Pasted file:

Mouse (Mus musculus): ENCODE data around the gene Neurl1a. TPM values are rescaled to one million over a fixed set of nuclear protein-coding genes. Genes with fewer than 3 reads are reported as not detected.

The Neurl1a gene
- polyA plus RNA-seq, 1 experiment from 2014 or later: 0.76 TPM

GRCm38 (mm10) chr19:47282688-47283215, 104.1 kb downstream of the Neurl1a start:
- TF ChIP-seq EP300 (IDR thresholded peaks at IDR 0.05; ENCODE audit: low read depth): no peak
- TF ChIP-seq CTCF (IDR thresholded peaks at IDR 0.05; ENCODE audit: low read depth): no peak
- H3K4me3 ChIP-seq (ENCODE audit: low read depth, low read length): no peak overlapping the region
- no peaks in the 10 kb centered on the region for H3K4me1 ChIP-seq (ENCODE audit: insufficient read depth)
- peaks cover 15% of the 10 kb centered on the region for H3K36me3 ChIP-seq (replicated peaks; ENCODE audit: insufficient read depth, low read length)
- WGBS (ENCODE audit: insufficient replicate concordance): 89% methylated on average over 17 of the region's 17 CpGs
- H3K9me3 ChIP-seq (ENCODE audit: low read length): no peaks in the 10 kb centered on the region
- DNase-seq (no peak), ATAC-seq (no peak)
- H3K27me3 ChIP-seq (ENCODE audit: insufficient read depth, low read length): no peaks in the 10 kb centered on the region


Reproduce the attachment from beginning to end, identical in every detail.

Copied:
Mouse (Mus musculus): ENCODE data around the gene Neurl1a. TPM values are rescaled to one million over a fixed set of nuclear protein-coding genes. Genes with fewer than 3 reads are reported as not detected.

The Neurl1a gene
- polyA plus RNA-seq, 1 experiment from 2014 or later: 0.76 TPM

GRCm38 (mm10) chr19:47282688-47283215, 104.1 kb downstream of the Neurl1a start:
- TF ChIP-seq EP300 (IDR thresholded peaks at IDR 0.05; ENCODE audit: low read depth): no peak
- TF ChIP-seq CTCF (IDR thresholded peaks at IDR 0.05; ENCODE audit: low read depth): no peak
- H3K4me3 ChIP-seq (ENCODE audit: low read depth, low read length): no peak overlapping the region
- no peaks in the 10 kb centered on the region for H3K4me1 ChIP-seq (ENCODE audit: insufficient read depth)
- peaks cover 15% of the 10 kb centered on the region for H3K36me3 ChIP-seq (replicated peaks; ENCODE audit: insufficient read depth, low read length)
- WGBS (ENCODE audit: insufficient replicate concordance): 89% methylated on average over 17 of the region's 17 CpGs
- H3K9me3 ChIP-seq (ENCODE audit: low read length): no peaks in the 10 kb centered on the region
- DNase-seq (no peak), ATAC-seq (no peak)
- H3K27me3 ChIP-seq (ENCODE audit: insufficient read depth, low read length): no peaks in the 10 kb centered on the region